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2019 in a nutshell

Total distance for year: 6,325 miles/10,179km

Nobody wants to read a blow-by-blow breakdown of a full 12 months of cycling, and I am certainly not going to indulge myself to that extent. But casting an eye back over the previous year can reveal some interesting things. Annual mileage can be influenced by a host of different things, but I’ve learned that there is a threshold beyond which you will find yourself riding the bike primarily just to increase your total mileage. In other words, it becomes the driving force. The last couple of years have seen me come to recognise that threshold, pull back from it, and settle into what is a more comfortably managed limit, but which still surpasses the number of miles I drive by a substantial margin.

Separating out local mileage from adventure mileage, it’s no surprise to find that the bulk of my annual distance is still in the day-to-day riding within a 50 mile radius of my home (1,802 adventure miles v 4523 local miles). To get further afield on a morning/day ride, I am now not averse to broadening that radius and using public transport for part of the return journey. This has the benefit of opening up new terrain and new areas to explore. So, for instance, I took a train out to Norwich for a two day 125 mile summer solstice ride back home, with a generally supportive wind behind me.

The adventure miles last year were made up by my Biking the Baltic ride (crossing 8 countries and visiting 9 cities in the late summer), a week on the tandem in Holland in July (the hottest week in Dutch recorded history), a tandem rally in the Wye Valley, and the summer solstice ride. My local mileage is almost totally made up of solo-riding, but with the added benefit of meeting up with fellow cycling cronies at country tearooms to chew the fat. So today, as I write this, I have just come back from a 50 mile jaunt out to Fermyn Woods near Brigstock, where there is a café that amply serves the needs of hungry cyclists.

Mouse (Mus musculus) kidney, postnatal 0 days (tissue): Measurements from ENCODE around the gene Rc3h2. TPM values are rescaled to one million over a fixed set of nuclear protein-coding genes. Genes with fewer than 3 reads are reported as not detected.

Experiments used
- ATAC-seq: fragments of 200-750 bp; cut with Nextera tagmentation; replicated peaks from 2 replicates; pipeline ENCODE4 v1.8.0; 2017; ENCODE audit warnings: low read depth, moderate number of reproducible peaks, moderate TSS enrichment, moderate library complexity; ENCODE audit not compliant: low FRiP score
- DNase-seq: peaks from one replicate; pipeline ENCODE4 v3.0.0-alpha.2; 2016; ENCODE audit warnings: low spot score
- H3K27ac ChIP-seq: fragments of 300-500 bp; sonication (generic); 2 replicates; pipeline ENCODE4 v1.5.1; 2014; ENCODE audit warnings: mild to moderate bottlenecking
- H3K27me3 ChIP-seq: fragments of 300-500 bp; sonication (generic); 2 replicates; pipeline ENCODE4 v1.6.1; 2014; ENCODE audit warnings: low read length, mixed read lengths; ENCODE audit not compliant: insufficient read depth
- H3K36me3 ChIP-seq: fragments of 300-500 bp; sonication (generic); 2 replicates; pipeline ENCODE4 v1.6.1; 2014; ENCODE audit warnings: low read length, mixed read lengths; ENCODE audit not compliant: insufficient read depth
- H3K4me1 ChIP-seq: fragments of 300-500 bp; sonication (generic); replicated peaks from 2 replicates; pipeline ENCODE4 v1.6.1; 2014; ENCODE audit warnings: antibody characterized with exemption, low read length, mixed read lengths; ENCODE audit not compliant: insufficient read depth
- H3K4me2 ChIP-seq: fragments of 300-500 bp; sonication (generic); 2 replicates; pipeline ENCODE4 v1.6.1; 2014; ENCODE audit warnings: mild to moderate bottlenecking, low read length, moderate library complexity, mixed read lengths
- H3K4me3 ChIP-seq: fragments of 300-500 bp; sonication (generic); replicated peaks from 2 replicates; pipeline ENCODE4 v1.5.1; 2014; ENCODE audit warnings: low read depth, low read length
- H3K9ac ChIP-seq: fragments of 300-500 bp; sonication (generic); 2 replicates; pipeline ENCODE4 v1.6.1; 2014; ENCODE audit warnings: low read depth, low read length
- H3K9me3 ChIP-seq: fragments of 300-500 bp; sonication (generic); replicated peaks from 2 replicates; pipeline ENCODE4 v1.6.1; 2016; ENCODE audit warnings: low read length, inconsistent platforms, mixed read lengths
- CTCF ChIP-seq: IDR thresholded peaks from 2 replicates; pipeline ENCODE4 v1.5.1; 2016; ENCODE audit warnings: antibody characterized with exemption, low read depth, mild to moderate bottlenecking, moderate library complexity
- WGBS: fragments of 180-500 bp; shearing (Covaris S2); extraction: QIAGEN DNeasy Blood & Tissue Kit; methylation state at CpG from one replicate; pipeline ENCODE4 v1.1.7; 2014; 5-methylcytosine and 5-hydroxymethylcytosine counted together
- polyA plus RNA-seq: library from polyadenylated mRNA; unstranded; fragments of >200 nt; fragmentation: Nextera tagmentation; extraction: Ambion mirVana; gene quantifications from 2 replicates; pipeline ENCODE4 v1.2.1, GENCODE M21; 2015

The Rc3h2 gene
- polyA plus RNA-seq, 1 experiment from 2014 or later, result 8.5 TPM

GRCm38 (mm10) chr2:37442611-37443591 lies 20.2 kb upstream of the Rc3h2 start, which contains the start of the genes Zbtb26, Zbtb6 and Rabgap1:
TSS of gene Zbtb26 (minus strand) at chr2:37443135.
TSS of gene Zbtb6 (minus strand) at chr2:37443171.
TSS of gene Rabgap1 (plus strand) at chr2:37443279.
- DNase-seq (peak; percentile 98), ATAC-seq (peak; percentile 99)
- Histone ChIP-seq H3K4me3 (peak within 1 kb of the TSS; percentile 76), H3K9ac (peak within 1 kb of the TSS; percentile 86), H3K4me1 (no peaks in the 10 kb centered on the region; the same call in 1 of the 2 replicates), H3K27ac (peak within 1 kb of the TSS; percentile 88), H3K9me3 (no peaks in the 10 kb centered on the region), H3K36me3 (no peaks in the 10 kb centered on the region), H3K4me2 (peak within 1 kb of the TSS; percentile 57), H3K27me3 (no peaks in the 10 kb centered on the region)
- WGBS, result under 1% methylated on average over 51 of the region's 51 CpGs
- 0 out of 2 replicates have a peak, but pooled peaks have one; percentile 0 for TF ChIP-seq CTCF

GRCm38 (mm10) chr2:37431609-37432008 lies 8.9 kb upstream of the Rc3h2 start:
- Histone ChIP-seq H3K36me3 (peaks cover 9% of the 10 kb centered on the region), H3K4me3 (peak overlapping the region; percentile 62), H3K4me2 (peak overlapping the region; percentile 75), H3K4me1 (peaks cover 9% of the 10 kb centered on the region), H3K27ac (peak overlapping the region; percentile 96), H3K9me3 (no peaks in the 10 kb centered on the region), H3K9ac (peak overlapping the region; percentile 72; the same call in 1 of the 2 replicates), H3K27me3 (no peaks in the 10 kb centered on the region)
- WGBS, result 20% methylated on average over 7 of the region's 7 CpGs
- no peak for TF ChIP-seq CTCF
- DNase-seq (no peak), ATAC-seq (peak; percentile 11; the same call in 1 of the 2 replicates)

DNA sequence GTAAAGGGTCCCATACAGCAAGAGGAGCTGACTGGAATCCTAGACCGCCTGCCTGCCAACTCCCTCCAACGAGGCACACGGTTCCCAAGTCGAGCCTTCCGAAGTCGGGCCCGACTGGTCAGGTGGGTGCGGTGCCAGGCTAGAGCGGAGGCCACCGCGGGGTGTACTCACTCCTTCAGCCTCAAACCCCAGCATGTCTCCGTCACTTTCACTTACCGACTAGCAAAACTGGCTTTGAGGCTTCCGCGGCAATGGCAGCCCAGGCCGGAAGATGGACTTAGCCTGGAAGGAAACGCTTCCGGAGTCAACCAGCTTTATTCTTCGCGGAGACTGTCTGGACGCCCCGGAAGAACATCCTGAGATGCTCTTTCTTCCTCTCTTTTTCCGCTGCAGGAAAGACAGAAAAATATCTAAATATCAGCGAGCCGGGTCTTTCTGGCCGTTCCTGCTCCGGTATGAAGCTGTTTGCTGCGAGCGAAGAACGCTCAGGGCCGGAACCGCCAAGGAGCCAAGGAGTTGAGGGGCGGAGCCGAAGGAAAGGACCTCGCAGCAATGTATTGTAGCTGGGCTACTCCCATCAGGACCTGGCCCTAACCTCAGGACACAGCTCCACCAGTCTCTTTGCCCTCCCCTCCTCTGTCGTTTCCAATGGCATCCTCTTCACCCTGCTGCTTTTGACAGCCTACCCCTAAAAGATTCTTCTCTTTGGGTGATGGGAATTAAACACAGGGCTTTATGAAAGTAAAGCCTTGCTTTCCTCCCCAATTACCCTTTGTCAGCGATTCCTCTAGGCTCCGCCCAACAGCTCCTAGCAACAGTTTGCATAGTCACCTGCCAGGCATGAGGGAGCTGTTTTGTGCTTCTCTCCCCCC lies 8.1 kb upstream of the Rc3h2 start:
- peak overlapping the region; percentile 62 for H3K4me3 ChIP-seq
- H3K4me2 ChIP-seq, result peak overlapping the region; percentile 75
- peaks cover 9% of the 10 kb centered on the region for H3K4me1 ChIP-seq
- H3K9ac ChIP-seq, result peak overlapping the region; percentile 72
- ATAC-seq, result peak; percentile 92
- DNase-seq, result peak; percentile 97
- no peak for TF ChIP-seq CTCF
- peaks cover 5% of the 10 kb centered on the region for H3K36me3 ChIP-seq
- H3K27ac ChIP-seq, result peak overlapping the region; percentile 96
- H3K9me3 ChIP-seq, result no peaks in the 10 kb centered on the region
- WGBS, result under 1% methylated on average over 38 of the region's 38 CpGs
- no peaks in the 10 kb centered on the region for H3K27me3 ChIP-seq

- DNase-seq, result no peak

As I was reflecting on annual statistics, I decided to do a quick retrospective of my 11 years of retirement, and discovered (unsurprisingly) that I had accumulated a lot of miles, namely 90,467 miles/145,588km, about 25% of which were achieved on my many adventure trips around the world. As impressive as any of this may seem, it all pales into utter insignificance in the light of the lifetime mileage (1 million miles) achieved by Russ Mantle at the age of 82, much of it during his years of retirement. Very much a man of his generation, he would have spent most of his waking hours turning pedals.

So what of the coming 2020? Perhaps like many adventure cyclists, I will be trying to honour our collective need to add our grain of sand to saving the planet. Even though riding a bike is an ultra-green form of transport, getting to and from our destinations can be fraught with multiple flights. So for this purpose, I have added this little beast to my stable of bikes

Tern Verge P10

The Tern Verge P10 is designed for long-distance, has ten ratios on a 1x gear set-up (ie. just one front chainring) and, most importantly, folds for transportation. This means I should be able to hop on and hop off trains and buses at will, and use non-aviation transport to get to some of my distant destinations.

Watch this space. I am currently looking at Flixbus that might take me down to the French Mediterranean in a few week’s time.